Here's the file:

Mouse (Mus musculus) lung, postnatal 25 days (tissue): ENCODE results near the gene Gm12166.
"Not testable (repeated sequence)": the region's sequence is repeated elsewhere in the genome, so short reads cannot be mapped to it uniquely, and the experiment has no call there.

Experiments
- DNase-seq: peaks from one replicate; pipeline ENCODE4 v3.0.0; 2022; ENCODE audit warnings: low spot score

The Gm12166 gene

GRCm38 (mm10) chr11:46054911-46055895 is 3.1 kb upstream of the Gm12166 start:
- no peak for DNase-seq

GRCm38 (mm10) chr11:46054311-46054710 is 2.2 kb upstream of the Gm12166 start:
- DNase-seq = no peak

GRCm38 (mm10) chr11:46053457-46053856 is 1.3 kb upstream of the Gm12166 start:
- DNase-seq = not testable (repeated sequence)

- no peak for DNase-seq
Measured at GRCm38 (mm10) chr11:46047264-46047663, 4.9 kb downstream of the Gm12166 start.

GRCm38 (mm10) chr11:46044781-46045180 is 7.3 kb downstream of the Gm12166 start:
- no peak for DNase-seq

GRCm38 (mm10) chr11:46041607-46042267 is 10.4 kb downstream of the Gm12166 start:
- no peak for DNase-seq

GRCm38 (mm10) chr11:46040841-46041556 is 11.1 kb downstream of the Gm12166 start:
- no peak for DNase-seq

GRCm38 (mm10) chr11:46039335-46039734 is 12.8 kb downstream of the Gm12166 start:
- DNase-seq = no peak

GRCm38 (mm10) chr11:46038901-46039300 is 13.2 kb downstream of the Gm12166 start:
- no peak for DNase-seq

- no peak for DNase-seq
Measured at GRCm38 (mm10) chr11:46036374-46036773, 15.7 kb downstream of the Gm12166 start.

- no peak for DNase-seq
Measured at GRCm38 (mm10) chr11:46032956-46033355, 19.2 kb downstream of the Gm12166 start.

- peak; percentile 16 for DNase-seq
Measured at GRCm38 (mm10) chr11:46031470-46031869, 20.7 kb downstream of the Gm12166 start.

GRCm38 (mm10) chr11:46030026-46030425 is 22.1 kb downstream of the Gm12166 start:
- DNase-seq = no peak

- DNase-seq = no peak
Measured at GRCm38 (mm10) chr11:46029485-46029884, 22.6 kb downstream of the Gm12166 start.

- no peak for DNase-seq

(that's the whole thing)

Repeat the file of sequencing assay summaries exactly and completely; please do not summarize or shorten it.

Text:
Mouse (Mus musculus) lung, postnatal 25 days (tissue): ENCODE results near the gene Gm12166.
"Not testable (repeated sequence)": the region's sequence is repeated elsewhere in the genome, so short reads cannot be mapped to it uniquely, and the experiment has no call there.

Experiments
- DNase-seq: peaks from one replicate; pipeline ENCODE4 v3.0.0; 2022; ENCODE audit warnings: low spot score

The Gm12166 gene

GRCm38 (mm10) chr11:46054911-46055895 is 3.1 kb upstream of the Gm12166 start:
- no peak for DNase-seq

GRCm38 (mm10) chr11:46054311-46054710 is 2.2 kb upstream of the Gm12166 start:
- DNase-seq = no peak

GRCm38 (mm10) chr11:46053457-46053856 is 1.3 kb upstream of the Gm12166 start:
- DNase-seq = not testable (repeated sequence)

- no peak for DNase-seq
Measured at GRCm38 (mm10) chr11:46047264-46047663, 4.9 kb downstream of the Gm12166 start.

GRCm38 (mm10) chr11:46044781-46045180 is 7.3 kb downstream of the Gm12166 start:
- no peak for DNase-seq

GRCm38 (mm10) chr11:46041607-46042267 is 10.4 kb downstream of the Gm12166 start:
- no peak for DNase-seq

GRCm38 (mm10) chr11:46040841-46041556 is 11.1 kb downstream of the Gm12166 start:
- no peak for DNase-seq

GRCm38 (mm10) chr11:46039335-46039734 is 12.8 kb downstream of the Gm12166 start:
- DNase-seq = no peak

GRCm38 (mm10) chr11:46038901-46039300 is 13.2 kb downstream of the Gm12166 start:
- no peak for DNase-seq

- no peak for DNase-seq
Measured at GRCm38 (mm10) chr11:46036374-46036773, 15.7 kb downstream of the Gm12166 start.

- no peak for DNase-seq
Measured at GRCm38 (mm10) chr11:46032956-46033355, 19.2 kb downstream of the Gm12166 start.

- peak; percentile 16 for DNase-seq
Measured at GRCm38 (mm10) chr11:46031470-46031869, 20.7 kb downstream of the Gm12166 start.

GRCm38 (mm10) chr11:46030026-46030425 is 22.1 kb downstream of the Gm12166 start:
- DNase-seq = no peak

- DNase-seq = no peak
Measured at GRCm38 (mm10) chr11:46029485-46029884, 22.6 kb downstream of the Gm12166 start.

- no peak for DNase-seq